Tel: 01524 781086
Mob: 07980 302166
It is important that both building managers and disabled people understand that planning for means of escape is about planning for exceptional circumstances. Escape plans should not overplay the safety issue to the detriment of the independence and dignity of disabled people.
What disabled people may be prepared to do in an emergency may differ significantly from what they can manage in their everyday activities. Escape plans for disabled people should be prepared with a view that what is required is for “the real thing”.
The level of effort required of a disabled person may not be acceptable for a practice or a false alarm or in everyday activities. Some disabled people are put at great risk when carry down procedures of any kind are used. With the above in mind management procedures must be put in place to reduce the number of false alarms likely to be encountered.
Disabled people will be more willing to facilitate their own escape if they know that this is not going to be required of them during a practice or false alarm. Your evacuation policy should include a method of reducing or removing the need to escape for a false alarm. It may rely on the provision of suitable adaptations to your building to allow this to happen e.g. disabled refuges, emergency voice communications etc.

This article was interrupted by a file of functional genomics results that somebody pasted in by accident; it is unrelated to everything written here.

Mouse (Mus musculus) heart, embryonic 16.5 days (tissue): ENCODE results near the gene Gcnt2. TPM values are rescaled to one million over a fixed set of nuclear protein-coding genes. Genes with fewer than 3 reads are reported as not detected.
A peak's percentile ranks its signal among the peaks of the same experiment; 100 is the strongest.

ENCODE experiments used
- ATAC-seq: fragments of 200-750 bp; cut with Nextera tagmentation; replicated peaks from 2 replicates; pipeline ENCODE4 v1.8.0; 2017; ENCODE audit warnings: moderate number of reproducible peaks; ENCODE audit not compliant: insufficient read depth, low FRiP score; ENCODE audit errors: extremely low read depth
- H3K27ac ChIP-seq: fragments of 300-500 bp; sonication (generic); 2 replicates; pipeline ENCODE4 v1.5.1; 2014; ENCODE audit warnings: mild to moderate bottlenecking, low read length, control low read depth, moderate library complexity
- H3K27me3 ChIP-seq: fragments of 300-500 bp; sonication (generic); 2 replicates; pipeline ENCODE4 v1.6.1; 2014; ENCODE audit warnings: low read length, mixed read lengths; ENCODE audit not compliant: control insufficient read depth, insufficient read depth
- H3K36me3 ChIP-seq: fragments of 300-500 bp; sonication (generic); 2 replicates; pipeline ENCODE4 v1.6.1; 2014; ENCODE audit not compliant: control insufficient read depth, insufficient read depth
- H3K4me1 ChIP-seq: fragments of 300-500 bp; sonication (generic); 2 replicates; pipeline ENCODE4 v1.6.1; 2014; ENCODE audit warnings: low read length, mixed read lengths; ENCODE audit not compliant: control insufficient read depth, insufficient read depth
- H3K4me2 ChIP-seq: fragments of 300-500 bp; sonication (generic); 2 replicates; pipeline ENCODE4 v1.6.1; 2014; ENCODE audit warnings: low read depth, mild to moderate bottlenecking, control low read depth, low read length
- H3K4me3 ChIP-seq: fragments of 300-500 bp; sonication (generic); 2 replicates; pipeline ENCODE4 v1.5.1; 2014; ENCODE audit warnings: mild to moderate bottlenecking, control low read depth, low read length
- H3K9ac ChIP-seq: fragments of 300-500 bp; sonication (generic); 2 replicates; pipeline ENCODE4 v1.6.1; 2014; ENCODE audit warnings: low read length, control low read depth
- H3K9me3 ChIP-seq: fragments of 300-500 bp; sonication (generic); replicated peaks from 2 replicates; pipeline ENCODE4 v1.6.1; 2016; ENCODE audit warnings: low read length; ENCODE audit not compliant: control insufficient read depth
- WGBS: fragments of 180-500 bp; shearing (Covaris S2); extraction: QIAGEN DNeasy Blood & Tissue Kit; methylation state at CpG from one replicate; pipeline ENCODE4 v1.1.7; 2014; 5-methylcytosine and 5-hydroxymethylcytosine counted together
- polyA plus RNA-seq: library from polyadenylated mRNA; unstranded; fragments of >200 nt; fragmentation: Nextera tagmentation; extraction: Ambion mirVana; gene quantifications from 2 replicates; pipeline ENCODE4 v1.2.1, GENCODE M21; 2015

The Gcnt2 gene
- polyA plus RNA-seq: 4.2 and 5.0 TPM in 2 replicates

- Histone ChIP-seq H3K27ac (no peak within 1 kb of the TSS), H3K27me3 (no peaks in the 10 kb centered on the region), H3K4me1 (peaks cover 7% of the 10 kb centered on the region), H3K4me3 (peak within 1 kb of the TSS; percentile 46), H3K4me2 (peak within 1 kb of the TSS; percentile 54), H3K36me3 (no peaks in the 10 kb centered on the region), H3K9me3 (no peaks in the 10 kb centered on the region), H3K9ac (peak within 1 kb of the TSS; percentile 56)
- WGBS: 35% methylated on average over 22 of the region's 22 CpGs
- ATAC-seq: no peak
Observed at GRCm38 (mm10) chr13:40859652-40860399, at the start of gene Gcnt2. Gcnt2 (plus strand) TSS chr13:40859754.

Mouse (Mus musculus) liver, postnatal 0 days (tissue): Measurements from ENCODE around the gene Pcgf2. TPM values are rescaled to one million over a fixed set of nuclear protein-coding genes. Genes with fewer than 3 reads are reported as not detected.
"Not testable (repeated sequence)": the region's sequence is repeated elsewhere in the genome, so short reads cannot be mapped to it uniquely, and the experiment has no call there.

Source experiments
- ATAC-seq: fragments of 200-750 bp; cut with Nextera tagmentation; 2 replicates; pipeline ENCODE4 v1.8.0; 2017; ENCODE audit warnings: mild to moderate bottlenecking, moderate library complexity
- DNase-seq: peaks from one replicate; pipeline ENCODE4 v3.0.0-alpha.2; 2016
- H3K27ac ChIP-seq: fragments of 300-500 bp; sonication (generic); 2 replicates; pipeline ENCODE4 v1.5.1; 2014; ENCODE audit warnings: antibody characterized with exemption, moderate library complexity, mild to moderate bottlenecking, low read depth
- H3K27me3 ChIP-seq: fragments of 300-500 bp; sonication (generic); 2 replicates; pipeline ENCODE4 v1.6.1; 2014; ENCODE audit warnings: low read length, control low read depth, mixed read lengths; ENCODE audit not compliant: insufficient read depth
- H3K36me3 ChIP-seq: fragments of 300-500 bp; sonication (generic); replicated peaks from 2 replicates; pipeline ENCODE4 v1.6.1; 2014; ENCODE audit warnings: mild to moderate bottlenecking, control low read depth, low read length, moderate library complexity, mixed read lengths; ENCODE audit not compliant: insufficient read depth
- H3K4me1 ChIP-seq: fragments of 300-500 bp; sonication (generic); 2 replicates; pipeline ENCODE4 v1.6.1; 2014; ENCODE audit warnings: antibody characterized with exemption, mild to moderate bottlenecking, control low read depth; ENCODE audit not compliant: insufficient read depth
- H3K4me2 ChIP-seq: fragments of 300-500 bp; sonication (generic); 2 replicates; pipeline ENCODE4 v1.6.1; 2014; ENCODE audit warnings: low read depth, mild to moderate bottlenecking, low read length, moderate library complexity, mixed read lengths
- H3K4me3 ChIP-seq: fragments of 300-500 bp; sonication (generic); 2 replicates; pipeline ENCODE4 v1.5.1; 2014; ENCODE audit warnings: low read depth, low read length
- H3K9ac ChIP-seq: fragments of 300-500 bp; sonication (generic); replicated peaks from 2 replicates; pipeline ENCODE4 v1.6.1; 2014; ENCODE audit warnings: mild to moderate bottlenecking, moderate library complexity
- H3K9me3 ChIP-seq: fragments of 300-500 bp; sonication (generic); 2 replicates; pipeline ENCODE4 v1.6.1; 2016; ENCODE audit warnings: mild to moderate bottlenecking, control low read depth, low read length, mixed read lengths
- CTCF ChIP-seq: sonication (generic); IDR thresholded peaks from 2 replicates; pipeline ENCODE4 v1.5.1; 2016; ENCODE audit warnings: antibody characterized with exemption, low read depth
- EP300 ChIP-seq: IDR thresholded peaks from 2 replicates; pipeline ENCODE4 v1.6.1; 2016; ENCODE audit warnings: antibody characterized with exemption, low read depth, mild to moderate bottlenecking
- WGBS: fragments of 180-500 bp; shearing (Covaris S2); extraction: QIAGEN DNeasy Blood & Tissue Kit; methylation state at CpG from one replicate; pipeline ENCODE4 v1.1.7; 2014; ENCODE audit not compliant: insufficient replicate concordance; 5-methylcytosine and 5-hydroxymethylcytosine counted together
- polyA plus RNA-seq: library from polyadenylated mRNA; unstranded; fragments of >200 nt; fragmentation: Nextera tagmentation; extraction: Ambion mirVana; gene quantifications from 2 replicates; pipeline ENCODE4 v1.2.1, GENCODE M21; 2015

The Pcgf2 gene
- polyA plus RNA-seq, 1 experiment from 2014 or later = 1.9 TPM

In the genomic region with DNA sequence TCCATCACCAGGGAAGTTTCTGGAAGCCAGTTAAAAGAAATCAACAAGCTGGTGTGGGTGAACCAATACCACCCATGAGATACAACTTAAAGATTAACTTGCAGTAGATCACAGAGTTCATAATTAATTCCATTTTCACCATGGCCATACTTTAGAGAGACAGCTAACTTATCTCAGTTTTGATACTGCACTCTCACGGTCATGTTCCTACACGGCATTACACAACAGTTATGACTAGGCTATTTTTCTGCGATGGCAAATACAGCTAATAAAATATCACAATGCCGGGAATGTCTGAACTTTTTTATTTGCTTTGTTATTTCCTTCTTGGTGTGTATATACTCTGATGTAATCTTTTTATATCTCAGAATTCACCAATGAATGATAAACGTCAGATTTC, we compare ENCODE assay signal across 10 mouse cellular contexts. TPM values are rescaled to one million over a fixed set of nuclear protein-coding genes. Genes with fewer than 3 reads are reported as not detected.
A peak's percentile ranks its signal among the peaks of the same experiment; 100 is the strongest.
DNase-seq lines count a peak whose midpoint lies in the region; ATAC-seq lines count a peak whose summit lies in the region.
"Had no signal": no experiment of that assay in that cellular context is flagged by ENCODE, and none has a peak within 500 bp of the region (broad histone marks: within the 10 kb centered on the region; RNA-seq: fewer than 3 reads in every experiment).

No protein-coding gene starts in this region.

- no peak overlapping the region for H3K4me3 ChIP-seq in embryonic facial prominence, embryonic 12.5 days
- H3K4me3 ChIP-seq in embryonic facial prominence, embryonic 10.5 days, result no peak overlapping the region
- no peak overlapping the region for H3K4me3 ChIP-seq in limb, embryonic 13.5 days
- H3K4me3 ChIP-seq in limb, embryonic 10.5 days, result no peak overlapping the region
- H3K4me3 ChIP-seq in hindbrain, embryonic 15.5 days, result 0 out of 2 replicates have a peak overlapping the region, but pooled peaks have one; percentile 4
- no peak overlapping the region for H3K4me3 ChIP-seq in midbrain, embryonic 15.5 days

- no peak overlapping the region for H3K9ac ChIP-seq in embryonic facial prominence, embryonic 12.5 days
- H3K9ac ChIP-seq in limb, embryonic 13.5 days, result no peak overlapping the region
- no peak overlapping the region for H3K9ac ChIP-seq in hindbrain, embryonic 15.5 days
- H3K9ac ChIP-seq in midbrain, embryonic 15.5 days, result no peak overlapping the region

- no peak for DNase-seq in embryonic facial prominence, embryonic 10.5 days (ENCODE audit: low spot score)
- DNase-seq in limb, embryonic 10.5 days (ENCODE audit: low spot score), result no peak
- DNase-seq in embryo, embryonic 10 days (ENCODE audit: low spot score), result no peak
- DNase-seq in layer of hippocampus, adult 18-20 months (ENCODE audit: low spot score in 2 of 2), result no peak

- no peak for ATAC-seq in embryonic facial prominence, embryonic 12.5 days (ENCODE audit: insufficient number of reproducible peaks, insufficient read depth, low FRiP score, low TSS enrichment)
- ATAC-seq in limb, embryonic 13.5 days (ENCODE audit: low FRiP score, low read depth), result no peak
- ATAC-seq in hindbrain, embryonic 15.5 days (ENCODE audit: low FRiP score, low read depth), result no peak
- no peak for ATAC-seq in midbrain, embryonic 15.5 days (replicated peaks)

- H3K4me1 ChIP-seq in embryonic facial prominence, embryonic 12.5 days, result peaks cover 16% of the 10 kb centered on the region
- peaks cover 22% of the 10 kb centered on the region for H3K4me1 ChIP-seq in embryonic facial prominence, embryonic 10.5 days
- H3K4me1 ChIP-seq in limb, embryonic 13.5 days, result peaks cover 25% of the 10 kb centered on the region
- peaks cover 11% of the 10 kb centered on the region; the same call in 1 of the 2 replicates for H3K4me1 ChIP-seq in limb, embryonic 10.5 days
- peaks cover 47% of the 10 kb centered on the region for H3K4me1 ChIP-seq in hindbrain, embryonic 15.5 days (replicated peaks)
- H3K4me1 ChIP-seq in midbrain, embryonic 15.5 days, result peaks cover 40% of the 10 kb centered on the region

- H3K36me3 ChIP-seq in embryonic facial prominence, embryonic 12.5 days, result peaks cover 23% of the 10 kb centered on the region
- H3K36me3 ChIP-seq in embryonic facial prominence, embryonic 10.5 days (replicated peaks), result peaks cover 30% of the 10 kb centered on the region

Good communication with disabled people is vital to ensure its success and reduce the need for emergency escapes except in exceptional circumstances.
Specific Personal Emergency Evacuation Plans (PEEP's) should be provided for disabled employees or regular visitors to your premises. They should be tailored to individual needs, give detailed information on movements during an escape and identify building adaptations to facilitate the escape.
Where casual, uncontrolled or unknown disabled people visit your premises standard evacuation plans should be produced, advertised and offered to your visitors. Staff training is vital as they will have to provide information and advice as an incident develops. They will also need to be able to understand all the options available and to be able to communicate them to disabled people at the time of the escape.
Download the supplementary guide to fire risk assessment for disabled people by clicking on the link below.
If you require assistance in producing a means of escape strategy to include disabled staff or visitors to your premises or require disability awareness and disabled fire evacuation training for staff, please do not hesitate to contact us to discuss your requirements.
Tel: 01524 781086
Mob: 07980 302 166
Email : email@example.com